The Towergate Business School, which has a staff of 15 and takes up an entire wing of the group’s Maidstone headquarters, is divided into four faculties, representing the main facets of Towergate’s business: management and leadership; insurance; sales; and support specialists.

“A couple of years ago we decided to look at our overall strategy for training and out of that we created the school,” says Towergate’s group head of people development,

Fiona Andrews. “One of the important aspects of the school is that we have underwriters in the same class as retail managers and that helps underpin the ethos that everyone here is part of the same jigsaw of our business. It helps with joined-up thinking.”

Courses take place all year round and cater for new entrants and senior managers. Towergate works closely with Hertfordshire-based Ashridge Business School, and regularly sends staff there to study.

“Over the course of the year we send 20 of our leaders [divisional manager level] to Ashridge for three-day residential courses,” Andrews says. The school also works closely with the CII, which occasionally runs courses at the school. About 700 Towergate staff are studying for CII qualifications.

Upper echelons

Management courses are all the rage these days. In addition to the raft of training seminars and courses available through business schools up and down the country, the CII has more than 30 courses covering management topics through its broker academy. Topics range from developing coaching skills to team building and conflict management. Costs are low, with each day-long course typically costing £100.

But increasingly brokers are looking beyond the insurance-focused courses and qualifications for training. Higos regularly sends senior staff on non-insurance courses, such as those run by the Institute of Directors and the Institute of Leadership and Management.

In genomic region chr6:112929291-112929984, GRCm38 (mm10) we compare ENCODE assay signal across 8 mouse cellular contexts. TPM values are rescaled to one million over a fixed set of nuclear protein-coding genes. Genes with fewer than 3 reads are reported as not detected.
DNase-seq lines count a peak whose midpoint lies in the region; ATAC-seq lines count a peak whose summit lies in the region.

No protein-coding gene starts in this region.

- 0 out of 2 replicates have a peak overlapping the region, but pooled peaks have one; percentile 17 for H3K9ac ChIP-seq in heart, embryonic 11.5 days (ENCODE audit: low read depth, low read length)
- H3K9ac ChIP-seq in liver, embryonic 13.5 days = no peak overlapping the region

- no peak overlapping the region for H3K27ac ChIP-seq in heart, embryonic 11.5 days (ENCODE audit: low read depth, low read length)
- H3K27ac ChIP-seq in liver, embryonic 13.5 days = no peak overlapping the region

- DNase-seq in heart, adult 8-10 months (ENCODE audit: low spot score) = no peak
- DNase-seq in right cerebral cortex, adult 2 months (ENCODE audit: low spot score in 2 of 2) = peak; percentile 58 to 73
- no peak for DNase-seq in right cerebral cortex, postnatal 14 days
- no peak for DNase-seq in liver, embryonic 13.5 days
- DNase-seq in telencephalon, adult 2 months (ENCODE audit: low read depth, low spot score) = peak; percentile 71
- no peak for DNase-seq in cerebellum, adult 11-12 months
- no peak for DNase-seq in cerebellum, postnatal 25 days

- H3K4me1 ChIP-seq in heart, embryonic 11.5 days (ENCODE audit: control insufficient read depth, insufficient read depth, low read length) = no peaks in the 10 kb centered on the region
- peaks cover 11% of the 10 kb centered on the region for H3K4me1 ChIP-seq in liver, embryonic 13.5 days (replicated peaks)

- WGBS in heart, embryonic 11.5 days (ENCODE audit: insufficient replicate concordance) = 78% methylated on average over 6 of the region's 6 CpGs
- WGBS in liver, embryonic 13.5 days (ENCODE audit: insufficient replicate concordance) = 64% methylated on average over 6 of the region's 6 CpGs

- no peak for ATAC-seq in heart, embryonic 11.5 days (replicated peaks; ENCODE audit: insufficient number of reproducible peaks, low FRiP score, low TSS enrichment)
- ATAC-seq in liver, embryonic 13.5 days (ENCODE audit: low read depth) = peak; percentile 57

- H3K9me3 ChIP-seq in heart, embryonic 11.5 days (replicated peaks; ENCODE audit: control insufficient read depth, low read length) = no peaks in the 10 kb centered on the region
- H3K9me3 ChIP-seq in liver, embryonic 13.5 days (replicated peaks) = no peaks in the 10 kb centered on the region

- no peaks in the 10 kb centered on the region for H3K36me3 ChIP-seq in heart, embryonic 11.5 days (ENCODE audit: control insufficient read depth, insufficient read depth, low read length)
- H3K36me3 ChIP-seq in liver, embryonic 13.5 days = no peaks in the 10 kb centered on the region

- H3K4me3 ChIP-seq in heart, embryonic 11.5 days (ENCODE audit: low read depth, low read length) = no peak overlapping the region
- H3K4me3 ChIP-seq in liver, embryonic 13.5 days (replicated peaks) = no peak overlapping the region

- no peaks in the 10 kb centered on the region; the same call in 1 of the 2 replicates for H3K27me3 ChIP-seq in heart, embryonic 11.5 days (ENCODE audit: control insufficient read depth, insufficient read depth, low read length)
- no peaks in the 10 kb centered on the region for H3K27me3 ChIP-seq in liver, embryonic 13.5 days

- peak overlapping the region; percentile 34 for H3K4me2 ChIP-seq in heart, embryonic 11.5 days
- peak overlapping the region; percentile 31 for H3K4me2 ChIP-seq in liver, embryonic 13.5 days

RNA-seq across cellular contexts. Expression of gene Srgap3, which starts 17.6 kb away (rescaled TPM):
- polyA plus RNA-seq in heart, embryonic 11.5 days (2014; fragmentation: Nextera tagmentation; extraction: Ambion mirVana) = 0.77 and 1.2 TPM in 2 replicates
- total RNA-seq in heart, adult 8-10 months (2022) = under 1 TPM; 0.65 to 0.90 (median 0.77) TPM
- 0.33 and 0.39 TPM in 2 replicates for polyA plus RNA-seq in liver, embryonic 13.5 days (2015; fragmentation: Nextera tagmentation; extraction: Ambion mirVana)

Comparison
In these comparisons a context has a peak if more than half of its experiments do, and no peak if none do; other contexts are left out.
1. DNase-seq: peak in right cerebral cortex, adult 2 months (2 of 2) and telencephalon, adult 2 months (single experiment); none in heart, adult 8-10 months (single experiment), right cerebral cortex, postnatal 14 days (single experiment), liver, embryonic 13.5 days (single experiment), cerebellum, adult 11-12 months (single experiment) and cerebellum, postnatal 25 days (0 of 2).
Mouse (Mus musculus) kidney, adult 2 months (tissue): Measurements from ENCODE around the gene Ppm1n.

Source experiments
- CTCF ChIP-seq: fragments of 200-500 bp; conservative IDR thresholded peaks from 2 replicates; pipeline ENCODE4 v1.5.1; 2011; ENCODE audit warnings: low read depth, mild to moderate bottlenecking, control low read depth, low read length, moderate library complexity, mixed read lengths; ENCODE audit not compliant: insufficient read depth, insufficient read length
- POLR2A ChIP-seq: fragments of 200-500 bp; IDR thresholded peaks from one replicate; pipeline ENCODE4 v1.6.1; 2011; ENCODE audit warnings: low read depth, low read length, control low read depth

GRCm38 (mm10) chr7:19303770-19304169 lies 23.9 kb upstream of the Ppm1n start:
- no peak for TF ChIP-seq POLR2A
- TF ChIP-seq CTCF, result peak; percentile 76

For the really ambitious, not to mention deep-pocketed, there’s the Cass Business School MSc in insurance and risk management, which focuses on the increasing interplay between insurance, risk management and financial services. Holders of a CII advanced diploma can complete the Cass MSc via a “fast track” route in about seven months of full-time study. The part-time version of the course runs over two years and usually involves one late afternoon class and a night class each week. The Cass MSc course costs a whopping £18,000.

That brings us neatly to the issue of how much brokers are prepared to spend on training staff. Cass is clearly at the top end, but earlier this year Higos spent about £7,000 putting 12 senior staff through a management course run by the Institute of Leadership and Management.

“I’ve never given any real consideration to the cost,” Gosden says. “In pounds, shillings and pence, I would say we spent about £150,000 last year on training. But you have to remember that this doesn’t include the time staff spend away from the office on courses or taking exams. That would put the overall figure up to about £600,000.”

Isn’t there a fear that once staff have taken advantage of training programmes they will leave and ply their skills somewhere else? “On the contrary,” Gosden says, “having a good training programme helps retain and recruit staff. It also helps me learn my staff’s strengths and gives me confidence that they are equipped to do their jobs.” IT